After the positive movement in the dairy industry over the last few weeks due to Woolworths’ decision to abolish $1/L milk, it seems somewhat backward that stories like the one below are being reported following last week's Australian Dairy Conference. Dairy associations across Australia have been trying to get processors to stand up to retailers for years.

However, the power imbalance, predatory pricing behaviour and threats to the continuance of contracts and/or shelf space real estate have left processors in a no-win scenario.

While QDO believes the processors could be doing more to support their farmers, it also acknowledges that the power of the major retailers is a key issue within the value chain that, with the backing of the ACCC report, continues to be swept under the carpet.

Having heavy hitter Saputo enter and expand its portfolio within Australia, may very well signify the change we need to make significant headway towards a sustainable dairy industry.

Please read the article published this week in the Weekly Times below.

Dairy processors believe they need to get tougher when dealing with powerful supermarket chains.

3ab3ff0f94f25c25adf0665fa663078a.jpg

Saputo chief executive Lino Saputo told the Australian Dairy Conference in Canberra last week processors had a responsibility to demand the real value of dairy products when negotiating with retailers to ensure a fair return at all stages of the value chain.

“I go back to Murray Goulburn agreeing to a contract for $1 a-litre milk,” Mr Saputo said.

“It doesn’t make any f … ing sense.

“When you think about $1.10 milk, it isn’t enough. All the 10 cents should go to the dairy farmer.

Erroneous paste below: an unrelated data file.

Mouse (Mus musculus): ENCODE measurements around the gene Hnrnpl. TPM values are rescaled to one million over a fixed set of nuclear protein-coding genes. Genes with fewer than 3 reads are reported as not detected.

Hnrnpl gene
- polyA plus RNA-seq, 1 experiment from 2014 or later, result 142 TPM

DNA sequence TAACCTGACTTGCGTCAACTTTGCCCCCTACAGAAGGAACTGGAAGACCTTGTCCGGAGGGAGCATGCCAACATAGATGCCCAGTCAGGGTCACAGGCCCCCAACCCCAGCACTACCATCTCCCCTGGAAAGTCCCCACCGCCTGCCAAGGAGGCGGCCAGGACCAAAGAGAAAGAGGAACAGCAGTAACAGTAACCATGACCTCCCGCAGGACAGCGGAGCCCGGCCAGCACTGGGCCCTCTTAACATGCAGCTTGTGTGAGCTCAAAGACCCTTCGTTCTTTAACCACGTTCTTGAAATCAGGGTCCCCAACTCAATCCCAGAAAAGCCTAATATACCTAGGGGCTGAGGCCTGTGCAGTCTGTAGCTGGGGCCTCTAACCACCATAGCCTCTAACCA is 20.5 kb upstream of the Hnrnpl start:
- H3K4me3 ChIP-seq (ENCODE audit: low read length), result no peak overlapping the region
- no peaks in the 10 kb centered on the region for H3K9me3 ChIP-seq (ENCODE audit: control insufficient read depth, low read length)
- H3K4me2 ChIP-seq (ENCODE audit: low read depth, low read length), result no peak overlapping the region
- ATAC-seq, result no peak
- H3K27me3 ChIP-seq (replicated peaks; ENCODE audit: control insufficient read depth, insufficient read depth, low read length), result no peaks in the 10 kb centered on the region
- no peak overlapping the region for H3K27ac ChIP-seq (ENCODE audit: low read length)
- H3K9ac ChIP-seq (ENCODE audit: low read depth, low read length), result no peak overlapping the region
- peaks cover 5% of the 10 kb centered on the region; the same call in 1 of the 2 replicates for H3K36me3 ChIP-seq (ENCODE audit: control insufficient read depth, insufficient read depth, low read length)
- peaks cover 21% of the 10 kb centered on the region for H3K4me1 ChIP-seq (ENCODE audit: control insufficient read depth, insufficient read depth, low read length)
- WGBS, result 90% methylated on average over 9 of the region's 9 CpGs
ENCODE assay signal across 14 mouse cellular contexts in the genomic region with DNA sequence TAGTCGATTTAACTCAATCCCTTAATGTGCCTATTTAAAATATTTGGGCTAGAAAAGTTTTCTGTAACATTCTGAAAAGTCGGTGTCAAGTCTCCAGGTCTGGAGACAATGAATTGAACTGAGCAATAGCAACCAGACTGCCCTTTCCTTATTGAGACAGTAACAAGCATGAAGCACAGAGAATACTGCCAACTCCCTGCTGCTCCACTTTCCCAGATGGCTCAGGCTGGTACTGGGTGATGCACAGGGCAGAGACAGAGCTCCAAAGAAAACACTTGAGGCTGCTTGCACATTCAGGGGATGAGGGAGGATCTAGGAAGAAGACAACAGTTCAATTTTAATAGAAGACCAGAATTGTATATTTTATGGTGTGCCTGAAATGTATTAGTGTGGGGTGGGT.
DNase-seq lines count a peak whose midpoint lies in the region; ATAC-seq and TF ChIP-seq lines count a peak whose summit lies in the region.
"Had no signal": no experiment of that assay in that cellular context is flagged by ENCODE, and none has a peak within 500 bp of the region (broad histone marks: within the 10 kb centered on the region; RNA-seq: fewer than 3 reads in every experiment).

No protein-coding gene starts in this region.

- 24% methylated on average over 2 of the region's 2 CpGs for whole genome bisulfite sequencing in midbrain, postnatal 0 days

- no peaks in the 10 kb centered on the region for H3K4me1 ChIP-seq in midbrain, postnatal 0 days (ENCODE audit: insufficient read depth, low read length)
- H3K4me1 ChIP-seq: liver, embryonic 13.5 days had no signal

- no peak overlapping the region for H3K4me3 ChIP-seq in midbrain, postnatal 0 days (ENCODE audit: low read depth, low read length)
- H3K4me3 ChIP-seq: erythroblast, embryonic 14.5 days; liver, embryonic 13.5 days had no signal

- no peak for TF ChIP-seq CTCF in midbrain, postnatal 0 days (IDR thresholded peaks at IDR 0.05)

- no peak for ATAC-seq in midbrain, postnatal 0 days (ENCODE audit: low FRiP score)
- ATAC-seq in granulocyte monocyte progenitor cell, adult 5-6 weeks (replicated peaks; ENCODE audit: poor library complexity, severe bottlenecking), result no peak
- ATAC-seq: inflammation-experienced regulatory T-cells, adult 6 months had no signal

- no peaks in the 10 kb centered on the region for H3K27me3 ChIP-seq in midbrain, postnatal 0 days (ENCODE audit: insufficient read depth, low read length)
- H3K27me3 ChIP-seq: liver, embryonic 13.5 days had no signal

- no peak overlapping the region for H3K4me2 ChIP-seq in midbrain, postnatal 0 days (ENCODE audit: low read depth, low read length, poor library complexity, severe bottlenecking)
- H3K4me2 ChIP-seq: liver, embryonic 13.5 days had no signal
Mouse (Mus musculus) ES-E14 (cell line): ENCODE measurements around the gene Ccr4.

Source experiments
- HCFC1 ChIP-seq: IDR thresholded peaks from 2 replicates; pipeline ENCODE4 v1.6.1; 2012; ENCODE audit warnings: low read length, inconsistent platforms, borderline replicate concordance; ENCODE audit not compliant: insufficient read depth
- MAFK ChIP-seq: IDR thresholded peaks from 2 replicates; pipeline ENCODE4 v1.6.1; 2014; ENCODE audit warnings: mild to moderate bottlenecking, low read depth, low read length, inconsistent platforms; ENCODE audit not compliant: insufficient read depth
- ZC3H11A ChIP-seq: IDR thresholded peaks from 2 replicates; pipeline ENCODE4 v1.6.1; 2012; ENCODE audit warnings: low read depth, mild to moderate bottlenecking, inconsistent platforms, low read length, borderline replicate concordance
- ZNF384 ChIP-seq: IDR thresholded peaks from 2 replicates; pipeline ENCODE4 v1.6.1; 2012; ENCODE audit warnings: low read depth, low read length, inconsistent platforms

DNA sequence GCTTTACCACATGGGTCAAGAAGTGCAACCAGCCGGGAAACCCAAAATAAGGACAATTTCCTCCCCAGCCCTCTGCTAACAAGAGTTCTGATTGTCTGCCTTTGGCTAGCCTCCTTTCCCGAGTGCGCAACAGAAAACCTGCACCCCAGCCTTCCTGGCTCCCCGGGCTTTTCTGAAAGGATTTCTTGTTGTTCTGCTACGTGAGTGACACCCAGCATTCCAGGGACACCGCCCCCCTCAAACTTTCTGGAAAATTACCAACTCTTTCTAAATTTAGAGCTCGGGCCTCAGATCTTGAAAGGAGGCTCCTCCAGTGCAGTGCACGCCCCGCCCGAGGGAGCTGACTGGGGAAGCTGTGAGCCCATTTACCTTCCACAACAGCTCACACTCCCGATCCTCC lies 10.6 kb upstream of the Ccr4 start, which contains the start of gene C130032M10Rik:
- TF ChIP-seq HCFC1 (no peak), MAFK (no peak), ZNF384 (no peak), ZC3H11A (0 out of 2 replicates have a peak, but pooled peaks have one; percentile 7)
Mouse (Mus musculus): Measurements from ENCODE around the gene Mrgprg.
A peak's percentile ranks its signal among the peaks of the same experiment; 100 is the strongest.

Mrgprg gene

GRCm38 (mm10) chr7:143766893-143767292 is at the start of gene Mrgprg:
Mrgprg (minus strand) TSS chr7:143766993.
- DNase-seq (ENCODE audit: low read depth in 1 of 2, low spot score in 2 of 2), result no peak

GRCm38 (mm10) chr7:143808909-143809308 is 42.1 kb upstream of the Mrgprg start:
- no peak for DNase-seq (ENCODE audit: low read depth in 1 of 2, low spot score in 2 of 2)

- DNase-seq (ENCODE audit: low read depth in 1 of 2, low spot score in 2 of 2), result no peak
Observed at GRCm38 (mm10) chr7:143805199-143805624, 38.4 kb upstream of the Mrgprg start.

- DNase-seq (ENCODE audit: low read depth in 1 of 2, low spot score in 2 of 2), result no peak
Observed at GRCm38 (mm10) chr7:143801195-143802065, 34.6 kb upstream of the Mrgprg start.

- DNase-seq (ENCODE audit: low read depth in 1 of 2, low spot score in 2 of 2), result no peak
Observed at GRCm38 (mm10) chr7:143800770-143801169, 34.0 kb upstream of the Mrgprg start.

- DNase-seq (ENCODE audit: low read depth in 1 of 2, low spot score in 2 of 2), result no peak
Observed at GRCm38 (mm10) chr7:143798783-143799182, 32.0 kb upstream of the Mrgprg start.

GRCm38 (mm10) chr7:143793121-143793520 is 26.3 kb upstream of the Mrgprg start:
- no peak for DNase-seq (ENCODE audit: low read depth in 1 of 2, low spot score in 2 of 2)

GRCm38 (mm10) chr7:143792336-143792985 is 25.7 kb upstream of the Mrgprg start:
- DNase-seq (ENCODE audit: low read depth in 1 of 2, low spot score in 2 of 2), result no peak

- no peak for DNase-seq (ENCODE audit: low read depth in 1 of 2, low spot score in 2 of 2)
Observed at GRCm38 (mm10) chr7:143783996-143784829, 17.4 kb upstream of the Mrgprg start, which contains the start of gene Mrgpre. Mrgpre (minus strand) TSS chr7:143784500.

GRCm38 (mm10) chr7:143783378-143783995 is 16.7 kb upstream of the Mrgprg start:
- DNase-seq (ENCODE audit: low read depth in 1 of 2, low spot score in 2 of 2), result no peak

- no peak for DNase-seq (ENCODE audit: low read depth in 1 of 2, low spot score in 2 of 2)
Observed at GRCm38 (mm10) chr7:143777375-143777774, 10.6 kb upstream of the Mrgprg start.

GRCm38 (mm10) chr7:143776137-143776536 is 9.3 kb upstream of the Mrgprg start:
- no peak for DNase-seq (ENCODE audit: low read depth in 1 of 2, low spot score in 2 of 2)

“Milk at $1.10 (a litre) doesn’t make any sense when you buy water for $3 a litre or soda pop at $4 a litre and those Powerades and Gatorades at $5 a litre.

“It doesn’t make sense when you look at all that work that goes into producing that milk and processing that milk and get it to shelves to sell it for $1 a litre.

“We have a responsibility as processors to be responsible when we are negotiating with the retailers to demand what is the real value for dairy products.”

Bega Cheese chief executive Paul van Heerwaarden said similar arguments could be made for supermarket branded cheese.

Mr van Heerwaarden said it took 10 litres of milk to manufacture a 1kg block of cheese.

“A block of cheese gets sold for $6. That’s 60 cents a litre,” he said.

“There is a need for us to properly have a conversation with the retailers and drive that (message) through.”

Mr Saputo said that if processors did not have those conversations, it “allows the retailers to believe that is the value of dairy”.

Norco chairman Greg McNamara said the dairy industry was also being degraded by supermarket chains placing drought levies on milk and asking for donations from consumers at check-outs, saying “it devalues everything that we as farmers do”.

“We do not want a generation of welfare recipients,” Mr McNamara said.

“We want a generation of farmers that are business savvy and spend the money in the right spots.”